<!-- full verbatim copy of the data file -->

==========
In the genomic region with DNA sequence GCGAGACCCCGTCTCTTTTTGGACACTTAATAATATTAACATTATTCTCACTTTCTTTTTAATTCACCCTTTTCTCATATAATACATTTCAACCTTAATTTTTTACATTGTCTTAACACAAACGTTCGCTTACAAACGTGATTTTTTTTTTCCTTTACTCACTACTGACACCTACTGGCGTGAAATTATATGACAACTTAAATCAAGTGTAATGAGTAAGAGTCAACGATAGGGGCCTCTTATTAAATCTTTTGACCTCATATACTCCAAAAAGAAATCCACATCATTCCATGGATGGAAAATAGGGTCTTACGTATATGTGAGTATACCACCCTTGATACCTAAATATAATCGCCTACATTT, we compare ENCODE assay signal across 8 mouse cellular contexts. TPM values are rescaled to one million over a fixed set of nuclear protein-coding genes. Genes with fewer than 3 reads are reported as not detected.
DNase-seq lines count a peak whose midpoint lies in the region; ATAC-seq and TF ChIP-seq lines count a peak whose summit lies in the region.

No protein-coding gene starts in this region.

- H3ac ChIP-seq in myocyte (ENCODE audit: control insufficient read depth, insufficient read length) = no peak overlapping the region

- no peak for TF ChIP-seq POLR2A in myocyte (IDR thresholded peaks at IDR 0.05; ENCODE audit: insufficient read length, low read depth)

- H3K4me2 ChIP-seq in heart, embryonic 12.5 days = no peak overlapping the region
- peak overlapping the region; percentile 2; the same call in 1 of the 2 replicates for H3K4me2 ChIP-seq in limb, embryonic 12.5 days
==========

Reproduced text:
In the genomic region with DNA sequence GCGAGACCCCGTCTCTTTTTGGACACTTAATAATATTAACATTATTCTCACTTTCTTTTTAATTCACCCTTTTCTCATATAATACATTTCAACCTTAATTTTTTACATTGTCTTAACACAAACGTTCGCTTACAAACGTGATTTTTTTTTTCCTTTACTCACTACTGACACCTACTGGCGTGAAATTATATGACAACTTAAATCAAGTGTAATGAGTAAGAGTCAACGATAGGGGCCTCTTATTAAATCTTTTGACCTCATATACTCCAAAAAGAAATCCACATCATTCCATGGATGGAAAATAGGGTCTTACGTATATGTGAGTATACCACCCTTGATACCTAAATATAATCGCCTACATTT, we compare ENCODE assay signal across 8 mouse cellular contexts. TPM values are rescaled to one million over a fixed set of nuclear protein-coding genes. Genes with fewer than 3 reads are reported as not detected.
DNase-seq lines count a peak whose midpoint lies in the region; ATAC-seq and TF ChIP-seq lines count a peak whose summit lies in the region.

No protein-coding gene starts in this region.

- H3ac ChIP-seq in myocyte (ENCODE audit: control insufficient read depth, insufficient read length) = no peak overlapping the region

- no peak for TF ChIP-seq POLR2A in myocyte (IDR thresholded peaks at IDR 0.05; ENCODE audit: insufficient read length, low read depth)

- H3K4me2 ChIP-seq in heart, embryonic 12.5 days = no peak overlapping the region
- peak overlapping the region; percentile 2; the same call in 1 of the 2 replicates for H3K4me2 ChIP-seq in limb, embryonic 12.5 days